Media highlight the ingenuity of ORT Argentina students
Two teenagers have applied technical skills acquired at ORT Argentina to social and environmental problems with amazing results.
Santiago Aranguri Diaz (left) has developed an app – already available online at www.personasperdidas.ar and for Android at Google Play – which helps to trace missing persons in the critical first hours of their disappearance. And alumnus Jeronimo Batista Bucher (right), now a biotechnology and electrical engineering undergraduate, has designed and built a machine that makes edible cups. Their imaginative high-tech contributions to society have been spotlighted in their country’s media.
‘I had to do something’
Santiago, who developed the app at the tender age of 12, told one newspaper that the idea came to him during a lunchtime conversation with his father.
“He told me how one person every day went missing in Argentina. From that moment I felt I had to do something to help. At first progress was slow because I didn’t know much about programming; I learned as I went along,” he said.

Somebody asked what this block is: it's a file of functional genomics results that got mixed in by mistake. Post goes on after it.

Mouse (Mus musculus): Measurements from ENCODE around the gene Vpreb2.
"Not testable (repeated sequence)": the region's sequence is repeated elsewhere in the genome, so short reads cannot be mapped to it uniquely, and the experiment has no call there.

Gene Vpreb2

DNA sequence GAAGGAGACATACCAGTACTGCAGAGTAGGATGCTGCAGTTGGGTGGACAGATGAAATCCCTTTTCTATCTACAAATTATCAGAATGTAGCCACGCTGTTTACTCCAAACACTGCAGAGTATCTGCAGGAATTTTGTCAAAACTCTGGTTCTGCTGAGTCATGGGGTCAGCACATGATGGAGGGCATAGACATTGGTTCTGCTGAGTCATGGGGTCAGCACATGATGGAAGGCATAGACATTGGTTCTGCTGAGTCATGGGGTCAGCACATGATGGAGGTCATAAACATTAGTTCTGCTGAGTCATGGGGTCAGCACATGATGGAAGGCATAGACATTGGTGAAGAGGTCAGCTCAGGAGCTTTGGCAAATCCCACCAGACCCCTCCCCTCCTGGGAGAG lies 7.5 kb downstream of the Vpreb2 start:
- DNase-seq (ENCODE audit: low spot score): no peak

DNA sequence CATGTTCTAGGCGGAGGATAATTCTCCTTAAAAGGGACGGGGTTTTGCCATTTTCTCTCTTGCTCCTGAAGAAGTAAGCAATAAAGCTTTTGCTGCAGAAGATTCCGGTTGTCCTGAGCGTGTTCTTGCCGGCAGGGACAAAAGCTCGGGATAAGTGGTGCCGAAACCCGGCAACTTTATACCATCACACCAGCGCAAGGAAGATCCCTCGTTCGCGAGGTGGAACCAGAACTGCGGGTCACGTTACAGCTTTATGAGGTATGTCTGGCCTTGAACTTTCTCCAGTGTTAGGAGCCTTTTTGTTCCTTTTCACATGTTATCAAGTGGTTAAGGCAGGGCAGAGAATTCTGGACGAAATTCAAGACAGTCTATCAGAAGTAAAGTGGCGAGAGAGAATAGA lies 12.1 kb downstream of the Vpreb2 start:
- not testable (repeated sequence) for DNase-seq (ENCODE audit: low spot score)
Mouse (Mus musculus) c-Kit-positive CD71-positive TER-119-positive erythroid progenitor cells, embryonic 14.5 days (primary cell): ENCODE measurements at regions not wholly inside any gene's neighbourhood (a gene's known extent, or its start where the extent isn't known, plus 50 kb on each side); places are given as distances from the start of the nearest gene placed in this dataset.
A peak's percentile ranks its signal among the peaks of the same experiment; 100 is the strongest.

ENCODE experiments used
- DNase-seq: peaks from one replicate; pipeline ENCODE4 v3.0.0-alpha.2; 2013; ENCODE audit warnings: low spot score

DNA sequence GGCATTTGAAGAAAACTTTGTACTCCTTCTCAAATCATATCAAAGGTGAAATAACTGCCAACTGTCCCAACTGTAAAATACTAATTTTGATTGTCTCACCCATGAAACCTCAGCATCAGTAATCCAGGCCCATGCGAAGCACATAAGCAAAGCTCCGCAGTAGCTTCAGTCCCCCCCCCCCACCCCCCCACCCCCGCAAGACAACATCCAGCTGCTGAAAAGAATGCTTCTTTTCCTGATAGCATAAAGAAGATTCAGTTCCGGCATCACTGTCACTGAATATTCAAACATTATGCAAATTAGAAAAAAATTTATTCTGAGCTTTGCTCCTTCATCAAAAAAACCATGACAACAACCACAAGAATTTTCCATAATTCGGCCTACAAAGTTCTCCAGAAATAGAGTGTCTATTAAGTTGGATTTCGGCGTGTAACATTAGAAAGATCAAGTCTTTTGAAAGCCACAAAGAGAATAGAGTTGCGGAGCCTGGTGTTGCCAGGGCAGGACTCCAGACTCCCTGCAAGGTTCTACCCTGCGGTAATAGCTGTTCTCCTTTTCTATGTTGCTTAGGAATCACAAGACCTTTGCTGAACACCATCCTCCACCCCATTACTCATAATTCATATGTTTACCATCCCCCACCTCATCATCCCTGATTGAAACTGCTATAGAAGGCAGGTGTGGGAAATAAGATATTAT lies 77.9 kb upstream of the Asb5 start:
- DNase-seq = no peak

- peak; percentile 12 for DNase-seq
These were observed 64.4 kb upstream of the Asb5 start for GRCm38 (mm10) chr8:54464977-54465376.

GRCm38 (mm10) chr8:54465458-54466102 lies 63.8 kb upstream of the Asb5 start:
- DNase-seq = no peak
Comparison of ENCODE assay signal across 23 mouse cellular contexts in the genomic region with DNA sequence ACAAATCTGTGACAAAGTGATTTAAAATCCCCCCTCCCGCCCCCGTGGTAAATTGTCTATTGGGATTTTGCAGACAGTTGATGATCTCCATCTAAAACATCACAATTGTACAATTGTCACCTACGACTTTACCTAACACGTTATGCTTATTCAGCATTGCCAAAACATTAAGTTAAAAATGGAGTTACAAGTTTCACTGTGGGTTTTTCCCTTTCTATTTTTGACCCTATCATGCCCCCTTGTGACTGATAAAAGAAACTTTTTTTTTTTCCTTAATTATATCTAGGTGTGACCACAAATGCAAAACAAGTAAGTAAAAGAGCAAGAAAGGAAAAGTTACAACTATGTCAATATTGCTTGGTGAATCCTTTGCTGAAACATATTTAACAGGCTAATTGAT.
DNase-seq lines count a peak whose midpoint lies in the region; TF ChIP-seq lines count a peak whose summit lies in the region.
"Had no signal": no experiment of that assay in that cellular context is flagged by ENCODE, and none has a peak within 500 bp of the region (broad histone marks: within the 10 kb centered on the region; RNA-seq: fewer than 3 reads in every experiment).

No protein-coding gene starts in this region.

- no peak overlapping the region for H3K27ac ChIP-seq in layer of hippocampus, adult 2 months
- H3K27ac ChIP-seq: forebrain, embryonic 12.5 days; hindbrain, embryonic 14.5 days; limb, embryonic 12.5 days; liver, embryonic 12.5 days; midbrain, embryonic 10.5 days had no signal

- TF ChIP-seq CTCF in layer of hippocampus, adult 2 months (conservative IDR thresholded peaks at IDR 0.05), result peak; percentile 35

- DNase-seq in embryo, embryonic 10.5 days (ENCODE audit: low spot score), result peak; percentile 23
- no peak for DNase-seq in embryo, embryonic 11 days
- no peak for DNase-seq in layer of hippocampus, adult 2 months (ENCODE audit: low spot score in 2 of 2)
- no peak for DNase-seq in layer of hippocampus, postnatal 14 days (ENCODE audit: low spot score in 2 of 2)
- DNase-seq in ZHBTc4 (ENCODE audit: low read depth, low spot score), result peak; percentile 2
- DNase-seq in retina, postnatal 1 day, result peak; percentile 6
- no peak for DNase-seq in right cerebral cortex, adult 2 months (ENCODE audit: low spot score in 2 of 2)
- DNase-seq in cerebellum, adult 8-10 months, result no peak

His app, which received the Einstein Award from Friends of the Hebrew University of Jerusalem, creates a network of family, friends and the general public so that they can share information and updates in the search using cell phones and the internet.
Now 15, Santiago is working on a new and improved version which also works on Windows Phone and iOS.
“Thanks to this app, we can keep the time between a person’s disappearance and their reunion with their family to the shortest possible. In addition, the publicity surrounding this has raised awareness of the problem,” he said.
An end to polystyrene cups
Meanwhile, Jeronimo is preparing his prototype edible cup making machine for next month’s international science and technology camp in Chile organised by the Youth Science Foundation, UNESCO and the Bayer Foundation.
Originally designed as a school project, the machine has a 3-D printer, an immersion heater and a valve which lets a solution made of algae extract through the mould. The device can also be controlled by cell phone via Bluetooth. The result is a cup which can meet the needs of coffee consuming office workers without creating piles of ugly and environmentally damaging polystyrene.
“They can even be flavoured. A coffee machine, for example, can provide a coffee-flavoured cup” he said.
Although using some very modern technology, Jeronimo’s biodegradable cups are inspired by nature. “It occurred to me that with fruit, the insides are eaten but the outsides don’t harm the environment.”